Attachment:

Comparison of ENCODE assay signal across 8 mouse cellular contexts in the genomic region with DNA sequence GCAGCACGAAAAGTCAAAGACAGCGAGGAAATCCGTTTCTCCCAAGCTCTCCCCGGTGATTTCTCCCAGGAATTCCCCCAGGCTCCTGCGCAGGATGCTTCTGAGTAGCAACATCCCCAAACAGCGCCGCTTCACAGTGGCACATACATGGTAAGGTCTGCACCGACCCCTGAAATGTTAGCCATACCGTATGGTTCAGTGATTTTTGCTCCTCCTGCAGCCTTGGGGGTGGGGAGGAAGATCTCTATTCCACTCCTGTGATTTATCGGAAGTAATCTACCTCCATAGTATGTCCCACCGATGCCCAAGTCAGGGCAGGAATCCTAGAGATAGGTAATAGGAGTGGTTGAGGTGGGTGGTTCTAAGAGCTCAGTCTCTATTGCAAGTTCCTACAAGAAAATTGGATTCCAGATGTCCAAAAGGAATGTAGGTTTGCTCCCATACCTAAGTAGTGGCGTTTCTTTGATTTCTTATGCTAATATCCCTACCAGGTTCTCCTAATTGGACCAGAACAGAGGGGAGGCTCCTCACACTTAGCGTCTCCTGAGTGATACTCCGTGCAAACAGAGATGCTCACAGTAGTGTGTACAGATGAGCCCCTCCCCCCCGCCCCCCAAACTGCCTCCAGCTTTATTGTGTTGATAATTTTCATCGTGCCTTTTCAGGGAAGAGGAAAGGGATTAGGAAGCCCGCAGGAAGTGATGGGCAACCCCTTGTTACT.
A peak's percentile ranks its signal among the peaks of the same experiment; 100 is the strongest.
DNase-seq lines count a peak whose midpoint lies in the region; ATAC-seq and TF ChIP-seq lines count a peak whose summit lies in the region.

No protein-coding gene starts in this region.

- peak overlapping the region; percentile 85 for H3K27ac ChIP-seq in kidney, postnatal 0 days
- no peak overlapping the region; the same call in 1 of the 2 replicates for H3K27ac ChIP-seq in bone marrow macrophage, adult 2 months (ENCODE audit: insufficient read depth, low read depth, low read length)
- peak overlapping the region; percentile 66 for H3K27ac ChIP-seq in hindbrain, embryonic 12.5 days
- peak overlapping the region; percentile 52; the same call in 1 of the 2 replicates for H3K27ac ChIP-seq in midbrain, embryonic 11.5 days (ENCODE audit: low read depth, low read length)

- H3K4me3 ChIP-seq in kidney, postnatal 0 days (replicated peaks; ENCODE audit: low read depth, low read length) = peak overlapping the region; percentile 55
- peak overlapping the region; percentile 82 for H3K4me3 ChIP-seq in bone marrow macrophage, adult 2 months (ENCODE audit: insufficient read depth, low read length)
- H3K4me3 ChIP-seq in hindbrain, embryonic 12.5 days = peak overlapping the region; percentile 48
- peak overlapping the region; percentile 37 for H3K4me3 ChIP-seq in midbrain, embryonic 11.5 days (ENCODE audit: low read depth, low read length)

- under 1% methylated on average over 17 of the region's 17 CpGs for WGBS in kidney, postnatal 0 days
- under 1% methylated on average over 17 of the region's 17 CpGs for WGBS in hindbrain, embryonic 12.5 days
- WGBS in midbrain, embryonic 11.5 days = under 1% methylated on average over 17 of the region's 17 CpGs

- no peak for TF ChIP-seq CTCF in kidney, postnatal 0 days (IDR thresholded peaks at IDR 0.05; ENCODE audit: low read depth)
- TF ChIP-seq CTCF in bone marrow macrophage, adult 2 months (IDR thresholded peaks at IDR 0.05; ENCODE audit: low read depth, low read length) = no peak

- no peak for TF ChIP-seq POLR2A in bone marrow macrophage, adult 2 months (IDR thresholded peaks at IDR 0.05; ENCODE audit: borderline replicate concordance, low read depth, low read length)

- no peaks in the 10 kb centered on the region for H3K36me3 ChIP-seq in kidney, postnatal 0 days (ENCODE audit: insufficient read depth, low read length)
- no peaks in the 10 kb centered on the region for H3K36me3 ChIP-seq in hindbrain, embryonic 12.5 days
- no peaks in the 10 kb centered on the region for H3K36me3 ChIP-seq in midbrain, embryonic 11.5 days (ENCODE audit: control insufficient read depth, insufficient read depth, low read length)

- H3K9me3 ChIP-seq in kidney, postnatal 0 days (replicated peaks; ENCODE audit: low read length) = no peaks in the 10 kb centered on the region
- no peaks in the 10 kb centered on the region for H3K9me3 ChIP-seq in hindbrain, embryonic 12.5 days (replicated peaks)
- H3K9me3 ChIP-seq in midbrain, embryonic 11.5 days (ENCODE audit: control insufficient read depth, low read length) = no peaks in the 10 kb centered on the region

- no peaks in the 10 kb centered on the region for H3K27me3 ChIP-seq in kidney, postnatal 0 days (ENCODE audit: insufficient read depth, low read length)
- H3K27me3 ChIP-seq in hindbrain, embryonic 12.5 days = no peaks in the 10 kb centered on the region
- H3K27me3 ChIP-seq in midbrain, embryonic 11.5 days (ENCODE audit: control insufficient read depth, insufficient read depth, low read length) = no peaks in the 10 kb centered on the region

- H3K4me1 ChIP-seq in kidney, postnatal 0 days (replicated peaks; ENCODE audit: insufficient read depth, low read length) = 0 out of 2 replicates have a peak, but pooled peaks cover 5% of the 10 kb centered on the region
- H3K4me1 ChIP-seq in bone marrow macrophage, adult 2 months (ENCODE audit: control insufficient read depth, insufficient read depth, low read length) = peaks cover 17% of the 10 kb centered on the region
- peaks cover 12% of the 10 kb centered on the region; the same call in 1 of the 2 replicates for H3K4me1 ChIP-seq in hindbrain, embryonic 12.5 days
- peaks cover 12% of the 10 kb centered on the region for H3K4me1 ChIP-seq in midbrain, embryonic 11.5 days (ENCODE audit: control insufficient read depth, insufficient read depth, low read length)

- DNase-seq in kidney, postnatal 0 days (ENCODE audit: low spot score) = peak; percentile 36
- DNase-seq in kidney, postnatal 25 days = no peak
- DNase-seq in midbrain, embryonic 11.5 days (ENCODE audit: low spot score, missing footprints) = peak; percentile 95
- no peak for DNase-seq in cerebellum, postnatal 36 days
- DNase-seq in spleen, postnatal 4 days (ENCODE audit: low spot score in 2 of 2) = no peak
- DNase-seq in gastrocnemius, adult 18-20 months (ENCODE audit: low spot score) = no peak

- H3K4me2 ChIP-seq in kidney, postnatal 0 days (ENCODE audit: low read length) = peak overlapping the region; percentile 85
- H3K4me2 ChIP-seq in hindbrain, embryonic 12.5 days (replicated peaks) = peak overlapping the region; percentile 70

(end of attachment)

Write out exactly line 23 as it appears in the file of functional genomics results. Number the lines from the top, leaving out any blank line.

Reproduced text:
- no peaks in the 10 kb centered on the region for H3K9me3 ChIP-seq in hindbrain, embryonic 12.5 days (replicated peaks)